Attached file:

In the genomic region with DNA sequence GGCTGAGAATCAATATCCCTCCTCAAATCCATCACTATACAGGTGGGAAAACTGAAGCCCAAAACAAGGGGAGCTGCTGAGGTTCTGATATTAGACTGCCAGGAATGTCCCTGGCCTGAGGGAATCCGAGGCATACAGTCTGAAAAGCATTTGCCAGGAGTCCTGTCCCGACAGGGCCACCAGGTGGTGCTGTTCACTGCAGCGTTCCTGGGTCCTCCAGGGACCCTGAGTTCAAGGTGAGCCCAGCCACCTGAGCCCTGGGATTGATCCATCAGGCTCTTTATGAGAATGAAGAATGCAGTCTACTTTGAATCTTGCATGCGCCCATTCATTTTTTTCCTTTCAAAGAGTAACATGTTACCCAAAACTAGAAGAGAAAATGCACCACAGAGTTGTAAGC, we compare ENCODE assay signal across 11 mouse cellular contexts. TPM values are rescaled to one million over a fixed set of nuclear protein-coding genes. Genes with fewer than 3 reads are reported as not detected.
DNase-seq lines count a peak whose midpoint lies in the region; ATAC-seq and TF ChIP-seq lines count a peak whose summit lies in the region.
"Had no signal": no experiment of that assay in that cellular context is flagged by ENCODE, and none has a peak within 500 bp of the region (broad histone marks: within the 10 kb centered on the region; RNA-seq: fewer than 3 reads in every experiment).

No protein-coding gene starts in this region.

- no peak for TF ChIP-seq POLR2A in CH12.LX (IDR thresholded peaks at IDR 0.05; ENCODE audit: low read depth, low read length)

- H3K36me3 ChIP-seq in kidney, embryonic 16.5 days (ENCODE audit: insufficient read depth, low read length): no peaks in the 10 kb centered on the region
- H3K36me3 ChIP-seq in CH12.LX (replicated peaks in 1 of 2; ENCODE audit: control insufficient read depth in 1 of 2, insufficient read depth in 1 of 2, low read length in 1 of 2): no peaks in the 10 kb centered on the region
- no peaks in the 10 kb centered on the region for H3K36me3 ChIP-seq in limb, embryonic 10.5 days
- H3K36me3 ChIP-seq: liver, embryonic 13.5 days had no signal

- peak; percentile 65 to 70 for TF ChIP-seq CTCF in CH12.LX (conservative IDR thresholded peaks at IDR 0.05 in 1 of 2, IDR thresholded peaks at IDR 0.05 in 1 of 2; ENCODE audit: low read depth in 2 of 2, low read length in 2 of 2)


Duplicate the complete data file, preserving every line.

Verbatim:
In the genomic region with DNA sequence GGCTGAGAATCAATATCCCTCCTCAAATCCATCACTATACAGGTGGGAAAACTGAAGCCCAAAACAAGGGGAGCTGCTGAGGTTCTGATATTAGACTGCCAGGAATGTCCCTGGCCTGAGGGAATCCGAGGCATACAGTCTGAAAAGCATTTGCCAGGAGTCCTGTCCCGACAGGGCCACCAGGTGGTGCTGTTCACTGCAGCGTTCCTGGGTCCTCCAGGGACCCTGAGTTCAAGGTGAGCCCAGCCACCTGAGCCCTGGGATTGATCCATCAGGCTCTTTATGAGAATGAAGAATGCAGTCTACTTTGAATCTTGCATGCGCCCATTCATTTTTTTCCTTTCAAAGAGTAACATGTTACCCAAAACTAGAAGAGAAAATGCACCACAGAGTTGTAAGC, we compare ENCODE assay signal across 11 mouse cellular contexts. TPM values are rescaled to one million over a fixed set of nuclear protein-coding genes. Genes with fewer than 3 reads are reported as not detected.
DNase-seq lines count a peak whose midpoint lies in the region; ATAC-seq and TF ChIP-seq lines count a peak whose summit lies in the region.
"Had no signal": no experiment of that assay in that cellular context is flagged by ENCODE, and none has a peak within 500 bp of the region (broad histone marks: within the 10 kb centered on the region; RNA-seq: fewer than 3 reads in every experiment).

No protein-coding gene starts in this region.

- no peak for TF ChIP-seq POLR2A in CH12.LX (IDR thresholded peaks at IDR 0.05; ENCODE audit: low read depth, low read length)

- H3K36me3 ChIP-seq in kidney, embryonic 16.5 days (ENCODE audit: insufficient read depth, low read length): no peaks in the 10 kb centered on the region
- H3K36me3 ChIP-seq in CH12.LX (replicated peaks in 1 of 2; ENCODE audit: control insufficient read depth in 1 of 2, insufficient read depth in 1 of 2, low read length in 1 of 2): no peaks in the 10 kb centered on the region
- no peaks in the 10 kb centered on the region for H3K36me3 ChIP-seq in limb, embryonic 10.5 days
- H3K36me3 ChIP-seq: liver, embryonic 13.5 days had no signal

- peak; percentile 65 to 70 for TF ChIP-seq CTCF in CH12.LX (conservative IDR thresholded peaks at IDR 0.05 in 1 of 2, IDR thresholded peaks at IDR 0.05 in 1 of 2; ENCODE audit: low read depth in 2 of 2, low read length in 2 of 2)